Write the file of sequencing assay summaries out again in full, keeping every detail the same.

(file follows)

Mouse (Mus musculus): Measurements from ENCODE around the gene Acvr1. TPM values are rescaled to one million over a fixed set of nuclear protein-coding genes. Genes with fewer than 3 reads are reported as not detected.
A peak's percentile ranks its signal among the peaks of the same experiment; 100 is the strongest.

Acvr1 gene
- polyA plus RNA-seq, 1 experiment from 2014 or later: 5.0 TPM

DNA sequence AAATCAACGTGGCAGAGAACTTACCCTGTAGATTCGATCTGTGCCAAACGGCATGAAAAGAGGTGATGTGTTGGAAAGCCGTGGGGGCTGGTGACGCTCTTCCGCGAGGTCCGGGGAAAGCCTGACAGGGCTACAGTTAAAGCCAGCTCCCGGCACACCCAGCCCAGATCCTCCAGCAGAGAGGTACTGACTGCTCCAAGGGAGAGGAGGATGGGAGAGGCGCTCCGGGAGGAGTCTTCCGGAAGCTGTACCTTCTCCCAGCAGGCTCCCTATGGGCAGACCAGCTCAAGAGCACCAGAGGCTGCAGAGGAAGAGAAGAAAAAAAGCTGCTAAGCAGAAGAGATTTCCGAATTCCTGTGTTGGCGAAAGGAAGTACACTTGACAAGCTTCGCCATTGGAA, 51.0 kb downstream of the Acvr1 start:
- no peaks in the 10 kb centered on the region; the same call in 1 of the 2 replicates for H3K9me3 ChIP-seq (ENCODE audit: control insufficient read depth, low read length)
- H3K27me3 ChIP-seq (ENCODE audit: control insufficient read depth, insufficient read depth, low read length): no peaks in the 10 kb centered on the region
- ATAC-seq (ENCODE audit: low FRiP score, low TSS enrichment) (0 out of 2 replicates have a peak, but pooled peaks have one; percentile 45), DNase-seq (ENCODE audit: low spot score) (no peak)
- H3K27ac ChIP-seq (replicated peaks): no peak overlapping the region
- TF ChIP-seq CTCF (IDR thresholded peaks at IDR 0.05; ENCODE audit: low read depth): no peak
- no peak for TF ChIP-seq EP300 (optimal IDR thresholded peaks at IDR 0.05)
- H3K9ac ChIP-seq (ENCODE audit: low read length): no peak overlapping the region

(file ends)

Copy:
Mouse (Mus musculus): Measurements from ENCODE around the gene Acvr1. TPM values are rescaled to one million over a fixed set of nuclear protein-coding genes. Genes with fewer than 3 reads are reported as not detected.
A peak's percentile ranks its signal among the peaks of the same experiment; 100 is the strongest.

Acvr1 gene
- polyA plus RNA-seq, 1 experiment from 2014 or later: 5.0 TPM

DNA sequence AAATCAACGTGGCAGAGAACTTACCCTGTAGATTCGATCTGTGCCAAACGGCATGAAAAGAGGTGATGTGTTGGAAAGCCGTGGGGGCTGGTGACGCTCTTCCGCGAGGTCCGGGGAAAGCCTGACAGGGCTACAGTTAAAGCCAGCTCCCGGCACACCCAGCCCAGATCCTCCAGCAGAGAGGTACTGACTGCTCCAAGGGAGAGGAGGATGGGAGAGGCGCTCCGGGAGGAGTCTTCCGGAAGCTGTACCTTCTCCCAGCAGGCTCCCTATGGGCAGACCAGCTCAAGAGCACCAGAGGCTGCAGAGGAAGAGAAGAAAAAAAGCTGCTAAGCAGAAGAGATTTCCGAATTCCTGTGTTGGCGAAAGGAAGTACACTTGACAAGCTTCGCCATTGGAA, 51.0 kb downstream of the Acvr1 start:
- no peaks in the 10 kb centered on the region; the same call in 1 of the 2 replicates for H3K9me3 ChIP-seq (ENCODE audit: control insufficient read depth, low read length)
- H3K27me3 ChIP-seq (ENCODE audit: control insufficient read depth, insufficient read depth, low read length): no peaks in the 10 kb centered on the region
- ATAC-seq (ENCODE audit: low FRiP score, low TSS enrichment) (0 out of 2 replicates have a peak, but pooled peaks have one; percentile 45), DNase-seq (ENCODE audit: low spot score) (no peak)
- H3K27ac ChIP-seq (replicated peaks): no peak overlapping the region
- TF ChIP-seq CTCF (IDR thresholded peaks at IDR 0.05; ENCODE audit: low read depth): no peak
- no peak for TF ChIP-seq EP300 (optimal IDR thresholded peaks at IDR 0.05)
- H3K9ac ChIP-seq (ENCODE audit: low read length): no peak overlapping the region